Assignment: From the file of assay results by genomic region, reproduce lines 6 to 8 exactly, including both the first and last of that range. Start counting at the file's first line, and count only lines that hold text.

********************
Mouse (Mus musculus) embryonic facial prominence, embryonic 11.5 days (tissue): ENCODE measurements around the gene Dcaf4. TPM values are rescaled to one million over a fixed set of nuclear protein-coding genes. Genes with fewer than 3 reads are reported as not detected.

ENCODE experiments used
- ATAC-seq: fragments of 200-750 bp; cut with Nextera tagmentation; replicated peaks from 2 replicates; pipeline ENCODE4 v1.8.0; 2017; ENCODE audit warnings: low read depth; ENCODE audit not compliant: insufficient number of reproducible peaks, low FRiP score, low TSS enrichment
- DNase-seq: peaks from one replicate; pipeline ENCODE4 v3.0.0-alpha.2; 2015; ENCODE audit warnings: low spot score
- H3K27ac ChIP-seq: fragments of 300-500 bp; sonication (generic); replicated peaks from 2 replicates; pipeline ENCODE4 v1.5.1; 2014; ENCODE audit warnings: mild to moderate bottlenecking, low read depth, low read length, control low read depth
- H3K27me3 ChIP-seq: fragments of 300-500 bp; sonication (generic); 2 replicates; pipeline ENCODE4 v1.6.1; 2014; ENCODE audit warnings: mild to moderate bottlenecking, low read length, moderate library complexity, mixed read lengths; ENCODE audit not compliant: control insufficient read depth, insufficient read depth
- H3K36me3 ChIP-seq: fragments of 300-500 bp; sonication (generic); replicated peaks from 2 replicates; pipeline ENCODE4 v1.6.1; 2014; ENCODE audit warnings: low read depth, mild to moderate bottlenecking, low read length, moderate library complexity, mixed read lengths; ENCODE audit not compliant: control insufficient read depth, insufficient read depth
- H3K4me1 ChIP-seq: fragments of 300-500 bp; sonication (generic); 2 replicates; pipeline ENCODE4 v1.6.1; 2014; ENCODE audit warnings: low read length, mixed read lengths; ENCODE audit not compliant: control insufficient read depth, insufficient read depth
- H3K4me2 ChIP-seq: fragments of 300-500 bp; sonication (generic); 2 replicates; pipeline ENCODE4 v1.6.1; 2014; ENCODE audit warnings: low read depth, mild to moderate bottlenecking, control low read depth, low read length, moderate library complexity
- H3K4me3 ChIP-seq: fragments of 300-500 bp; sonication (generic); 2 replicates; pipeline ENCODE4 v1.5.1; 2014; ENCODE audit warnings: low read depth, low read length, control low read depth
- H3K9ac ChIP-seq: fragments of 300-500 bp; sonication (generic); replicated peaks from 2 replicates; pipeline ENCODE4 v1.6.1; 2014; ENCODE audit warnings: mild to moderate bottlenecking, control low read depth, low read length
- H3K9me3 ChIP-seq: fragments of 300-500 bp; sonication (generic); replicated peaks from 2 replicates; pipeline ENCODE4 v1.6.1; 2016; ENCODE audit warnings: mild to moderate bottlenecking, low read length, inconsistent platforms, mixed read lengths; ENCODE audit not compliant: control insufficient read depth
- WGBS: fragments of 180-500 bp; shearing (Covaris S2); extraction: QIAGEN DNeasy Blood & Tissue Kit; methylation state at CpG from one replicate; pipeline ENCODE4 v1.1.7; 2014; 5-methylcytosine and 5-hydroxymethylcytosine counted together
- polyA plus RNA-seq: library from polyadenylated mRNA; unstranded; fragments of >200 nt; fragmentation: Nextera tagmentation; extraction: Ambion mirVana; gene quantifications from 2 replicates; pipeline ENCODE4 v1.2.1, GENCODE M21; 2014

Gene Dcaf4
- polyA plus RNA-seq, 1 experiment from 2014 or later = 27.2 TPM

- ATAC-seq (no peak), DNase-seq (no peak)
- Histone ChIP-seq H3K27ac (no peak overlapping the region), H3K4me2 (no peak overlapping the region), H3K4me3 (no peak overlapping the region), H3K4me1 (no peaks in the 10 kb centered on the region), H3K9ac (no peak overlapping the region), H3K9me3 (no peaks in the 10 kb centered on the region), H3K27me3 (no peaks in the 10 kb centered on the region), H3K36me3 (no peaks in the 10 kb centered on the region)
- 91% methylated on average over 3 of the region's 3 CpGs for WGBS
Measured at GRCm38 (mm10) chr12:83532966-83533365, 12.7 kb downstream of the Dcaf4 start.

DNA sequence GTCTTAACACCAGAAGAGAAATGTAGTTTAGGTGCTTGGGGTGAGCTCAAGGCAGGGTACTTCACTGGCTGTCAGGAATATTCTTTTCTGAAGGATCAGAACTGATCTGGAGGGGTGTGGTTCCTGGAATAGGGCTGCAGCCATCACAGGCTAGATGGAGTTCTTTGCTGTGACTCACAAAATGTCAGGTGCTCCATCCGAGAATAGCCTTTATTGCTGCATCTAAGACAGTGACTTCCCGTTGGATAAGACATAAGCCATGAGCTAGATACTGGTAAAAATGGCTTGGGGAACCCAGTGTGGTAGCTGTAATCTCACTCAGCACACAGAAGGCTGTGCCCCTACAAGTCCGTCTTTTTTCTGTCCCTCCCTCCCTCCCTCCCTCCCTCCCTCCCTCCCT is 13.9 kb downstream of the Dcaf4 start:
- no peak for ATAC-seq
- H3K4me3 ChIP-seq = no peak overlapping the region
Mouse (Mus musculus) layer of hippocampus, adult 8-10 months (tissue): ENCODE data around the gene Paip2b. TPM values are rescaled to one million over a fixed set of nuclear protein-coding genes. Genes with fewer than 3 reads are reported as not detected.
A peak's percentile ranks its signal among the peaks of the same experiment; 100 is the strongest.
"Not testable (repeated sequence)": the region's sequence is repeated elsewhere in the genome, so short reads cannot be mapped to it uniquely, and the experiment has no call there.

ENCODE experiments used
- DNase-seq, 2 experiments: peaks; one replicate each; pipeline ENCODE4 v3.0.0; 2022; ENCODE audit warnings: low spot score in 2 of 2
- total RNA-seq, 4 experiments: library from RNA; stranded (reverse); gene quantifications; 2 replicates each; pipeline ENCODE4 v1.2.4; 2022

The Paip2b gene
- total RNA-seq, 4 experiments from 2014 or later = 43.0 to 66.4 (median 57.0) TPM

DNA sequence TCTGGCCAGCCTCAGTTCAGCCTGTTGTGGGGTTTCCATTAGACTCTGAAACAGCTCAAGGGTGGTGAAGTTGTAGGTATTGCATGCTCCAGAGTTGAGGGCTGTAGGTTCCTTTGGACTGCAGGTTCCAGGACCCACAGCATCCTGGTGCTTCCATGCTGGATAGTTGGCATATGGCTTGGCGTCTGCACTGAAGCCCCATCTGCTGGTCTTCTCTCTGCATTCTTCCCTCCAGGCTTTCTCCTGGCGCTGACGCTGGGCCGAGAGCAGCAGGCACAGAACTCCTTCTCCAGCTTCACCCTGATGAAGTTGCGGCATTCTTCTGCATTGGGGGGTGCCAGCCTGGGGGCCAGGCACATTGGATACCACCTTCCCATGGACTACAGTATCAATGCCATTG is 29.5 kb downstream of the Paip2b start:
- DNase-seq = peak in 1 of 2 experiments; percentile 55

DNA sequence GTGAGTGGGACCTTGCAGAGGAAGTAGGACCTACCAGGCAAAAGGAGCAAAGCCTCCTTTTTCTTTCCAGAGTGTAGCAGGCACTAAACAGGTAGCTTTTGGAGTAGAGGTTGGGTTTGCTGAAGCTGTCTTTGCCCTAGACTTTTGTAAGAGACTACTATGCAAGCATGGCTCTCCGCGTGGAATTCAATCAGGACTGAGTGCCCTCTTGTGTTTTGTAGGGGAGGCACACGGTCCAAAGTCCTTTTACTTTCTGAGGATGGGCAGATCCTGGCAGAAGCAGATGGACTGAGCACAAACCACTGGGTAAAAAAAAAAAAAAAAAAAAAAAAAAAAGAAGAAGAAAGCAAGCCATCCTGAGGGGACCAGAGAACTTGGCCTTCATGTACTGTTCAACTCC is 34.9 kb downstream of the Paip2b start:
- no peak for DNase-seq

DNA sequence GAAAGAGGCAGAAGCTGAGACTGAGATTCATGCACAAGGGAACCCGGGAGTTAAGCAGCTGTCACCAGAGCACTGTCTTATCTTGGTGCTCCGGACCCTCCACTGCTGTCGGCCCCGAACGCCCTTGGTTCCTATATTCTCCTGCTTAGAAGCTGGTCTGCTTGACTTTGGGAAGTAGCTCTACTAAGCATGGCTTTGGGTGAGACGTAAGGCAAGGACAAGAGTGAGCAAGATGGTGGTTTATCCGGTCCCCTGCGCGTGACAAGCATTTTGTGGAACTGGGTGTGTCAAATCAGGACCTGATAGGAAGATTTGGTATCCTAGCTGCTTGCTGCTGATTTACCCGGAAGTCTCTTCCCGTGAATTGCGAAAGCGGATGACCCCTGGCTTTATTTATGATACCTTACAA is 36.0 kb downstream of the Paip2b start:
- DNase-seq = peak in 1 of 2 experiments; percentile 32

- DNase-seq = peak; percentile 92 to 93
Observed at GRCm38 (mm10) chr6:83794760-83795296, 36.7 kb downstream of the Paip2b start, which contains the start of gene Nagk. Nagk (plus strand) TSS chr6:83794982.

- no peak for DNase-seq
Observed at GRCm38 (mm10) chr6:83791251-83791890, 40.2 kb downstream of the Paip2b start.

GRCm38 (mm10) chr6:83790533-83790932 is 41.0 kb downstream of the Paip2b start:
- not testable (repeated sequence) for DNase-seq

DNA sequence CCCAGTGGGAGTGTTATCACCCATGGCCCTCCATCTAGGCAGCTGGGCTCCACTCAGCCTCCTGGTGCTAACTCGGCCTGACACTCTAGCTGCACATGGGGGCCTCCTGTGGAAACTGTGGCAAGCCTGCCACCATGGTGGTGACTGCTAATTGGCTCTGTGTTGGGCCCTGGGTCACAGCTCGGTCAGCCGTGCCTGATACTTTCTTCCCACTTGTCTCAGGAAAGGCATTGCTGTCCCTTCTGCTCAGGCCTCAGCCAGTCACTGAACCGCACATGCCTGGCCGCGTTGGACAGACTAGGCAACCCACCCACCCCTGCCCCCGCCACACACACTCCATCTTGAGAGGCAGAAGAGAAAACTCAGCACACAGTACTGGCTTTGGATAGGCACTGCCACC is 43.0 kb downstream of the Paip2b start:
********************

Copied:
- H3K27me3 ChIP-seq: fragments of 300-500 bp; sonication (generic); 2 replicates; pipeline ENCODE4 v1.6.1; 2014; ENCODE audit warnings: mild to moderate bottlenecking, low read length, moderate library complexity, mixed read lengths; ENCODE audit not compliant: control insufficient read depth, insufficient read depth
- H3K36me3 ChIP-seq: fragments of 300-500 bp; sonication (generic); replicated peaks from 2 replicates; pipeline ENCODE4 v1.6.1; 2014; ENCODE audit warnings: low read depth, mild to moderate bottlenecking, low read length, moderate library complexity, mixed read lengths; ENCODE audit not compliant: control insufficient read depth, insufficient read depth
- H3K4me1 ChIP-seq: fragments of 300-500 bp; sonication (generic); 2 replicates; pipeline ENCODE4 v1.6.1; 2014; ENCODE audit warnings: low read length, mixed read lengths; ENCODE audit not compliant: control insufficient read depth, insufficient read depth